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Oppenheimer's Atomic Bombs Marked a New Geologic Age of Humans

They're basically a neon sign screaming "humans were here."

By Cassidy Ward
Mushroom cloud following detonation of a nuclear weapon

Christopher Nolan's Oppenheimer is poised to blow up the box office this Friday, July 21, but no matter what happens at the theater, the real Oppenheimer left an eternal mark on the face of the planet. Now, scientists are suggesting a new geologic epoch, marked by the detonation of the first atomic bomb.

How the Atomic Bomb Change the World Forever

The invention of nuclear weapons opened up terrifying new possibilities for humanity. Warfare has always been a fairly efficient way to destroy human populations, but now it's an efficient way to destroy everything. And that's not just a realization we've made in hindsight, the members of the Manhattan Project knew it too. Here's what J. Robert Oppenheimer himself had to say of the first atomic bomb test.

RELATED: Oppenheimer Reviews: Christopher Nolan's "Stunning" Bomb Thriller Praised as Best Film of 2023

“We knew the world would not be the same. A few people laughed, a few people cried, most people were silent. I remembered the line from the Hindu scripture the Bhagavad Gita: Vishnu is trying to persuade the Prince that he should do his duty, and to impress him, takes on his multi-armed form and says, ‘Now I am become Death, the destroyer of worlds.’ I suppose we all thought that, one way or another.”

The realization that the world would never be the same, turned out to be true in more ways than one. One of the ways scientists mark the passage of deep time is through changes in rock layers. Like the rings of a tree, you can peel back the layers of rock to uncover older and older time periods. Moreover, the composition of a particular layer can tell us something about what was happening on the Earth at the time.

During the carboniferous, for instance, plant life went buckwild, spreading all over the planet. They evolved wood fibers which existing decomposers couldn't consume. Over millions of years a whole bunch of plants died but didn't decay. Instead, they fossilized en masse, leaving behind coal deposits so massive we're still plumbing their depths today.

For a while now, people have been suggesting, and casually using, a new term for the current epoch: the Anthropocene. The underlying thinking is that humanity has so fundamentally changed the face of the Earth that we must certainly leave behind a signal in the sediment. The only question was what that signal was.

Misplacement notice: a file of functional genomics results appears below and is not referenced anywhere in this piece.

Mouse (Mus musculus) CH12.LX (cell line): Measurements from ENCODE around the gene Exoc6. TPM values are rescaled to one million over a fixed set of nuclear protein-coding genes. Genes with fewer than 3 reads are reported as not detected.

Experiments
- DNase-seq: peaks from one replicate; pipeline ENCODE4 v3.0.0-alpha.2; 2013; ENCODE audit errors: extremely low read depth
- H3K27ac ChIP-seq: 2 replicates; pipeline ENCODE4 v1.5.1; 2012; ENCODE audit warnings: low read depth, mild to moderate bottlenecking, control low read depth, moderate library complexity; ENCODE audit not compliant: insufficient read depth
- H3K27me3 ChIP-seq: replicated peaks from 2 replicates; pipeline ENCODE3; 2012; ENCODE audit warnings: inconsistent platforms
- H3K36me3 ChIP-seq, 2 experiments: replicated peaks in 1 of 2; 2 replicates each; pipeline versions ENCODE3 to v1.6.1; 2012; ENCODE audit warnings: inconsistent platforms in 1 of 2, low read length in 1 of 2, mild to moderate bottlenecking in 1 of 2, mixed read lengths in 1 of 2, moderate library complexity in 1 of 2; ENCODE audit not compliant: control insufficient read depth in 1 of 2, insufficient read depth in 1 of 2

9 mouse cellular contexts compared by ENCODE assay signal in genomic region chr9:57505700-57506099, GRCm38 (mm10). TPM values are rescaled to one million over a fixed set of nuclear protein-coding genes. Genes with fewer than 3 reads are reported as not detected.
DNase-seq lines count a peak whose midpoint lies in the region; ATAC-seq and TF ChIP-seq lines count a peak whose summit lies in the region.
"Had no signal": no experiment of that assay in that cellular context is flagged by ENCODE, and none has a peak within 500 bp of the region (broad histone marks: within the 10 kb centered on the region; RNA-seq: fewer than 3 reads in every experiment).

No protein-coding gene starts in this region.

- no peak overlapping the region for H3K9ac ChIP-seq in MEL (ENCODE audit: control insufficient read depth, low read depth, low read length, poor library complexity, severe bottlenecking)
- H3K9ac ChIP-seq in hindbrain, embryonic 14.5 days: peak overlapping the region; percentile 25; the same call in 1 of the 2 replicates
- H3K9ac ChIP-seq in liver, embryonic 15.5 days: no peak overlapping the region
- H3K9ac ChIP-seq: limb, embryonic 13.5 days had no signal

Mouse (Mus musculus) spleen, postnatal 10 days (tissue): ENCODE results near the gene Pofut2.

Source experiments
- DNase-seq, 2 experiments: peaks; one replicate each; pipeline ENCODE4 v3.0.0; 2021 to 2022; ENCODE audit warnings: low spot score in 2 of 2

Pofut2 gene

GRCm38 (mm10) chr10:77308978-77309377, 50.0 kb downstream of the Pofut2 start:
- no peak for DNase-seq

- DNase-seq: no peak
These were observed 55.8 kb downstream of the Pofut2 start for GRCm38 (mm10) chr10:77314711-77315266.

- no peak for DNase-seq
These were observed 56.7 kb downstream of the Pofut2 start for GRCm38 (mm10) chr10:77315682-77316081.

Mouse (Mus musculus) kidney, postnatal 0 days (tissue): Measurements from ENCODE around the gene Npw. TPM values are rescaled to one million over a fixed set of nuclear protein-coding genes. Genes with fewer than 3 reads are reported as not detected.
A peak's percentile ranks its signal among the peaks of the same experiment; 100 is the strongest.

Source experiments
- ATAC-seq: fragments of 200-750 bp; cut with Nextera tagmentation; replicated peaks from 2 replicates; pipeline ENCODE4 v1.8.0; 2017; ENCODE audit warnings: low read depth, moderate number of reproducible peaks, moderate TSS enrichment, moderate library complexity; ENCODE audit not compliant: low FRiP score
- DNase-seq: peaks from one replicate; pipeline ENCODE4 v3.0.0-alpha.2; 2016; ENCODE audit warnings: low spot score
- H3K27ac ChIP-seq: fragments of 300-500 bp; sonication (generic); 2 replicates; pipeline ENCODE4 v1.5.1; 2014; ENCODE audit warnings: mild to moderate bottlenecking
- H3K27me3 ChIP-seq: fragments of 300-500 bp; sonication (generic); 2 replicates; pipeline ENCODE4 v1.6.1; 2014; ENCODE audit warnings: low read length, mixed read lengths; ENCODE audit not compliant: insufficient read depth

RELATED: Could Oppenheimer’s Atomic Bomb Really Have Destroyed the World?

Prior suggestions for the beginning of the Anthropocene include the industrial revolution, but that only really shows up in the sediments of Europe. Others have suggested that future scientists might mark the Anthropocene by a thin layer of compacted plastics, but even those are distributed disproportionately across the Earth.

In a new paper published in The Anthropocene Review, scientists suggest that the real mark of the Anthropocene is the fallout from decades of nuclear testing. Unlike other signals, researchers hypothesized that nuclear fallout would show up all over the world at the same time. That's because when an atomic bomb goes off, some of the nuclear fallout makes its way high into the atmosphere. At those altitudes, they spread around the planet before they settle back down to ground level.

To check their hypothesis, researchers went to a small lake in Canada, and dredged the soil from its depths. There, they found a clear indication of plutonium-239. Every single nuclear test and live detonation was an opportunity for another coat of radioactive paint over every ecosystem and environment on Earth. That, more than anything, researchers suggest, is the mark of our existence on Earth. It's kind of a bummer.

Catch Oppenheimer in theaters everywhere this Friday, July 21. Get your tickets now!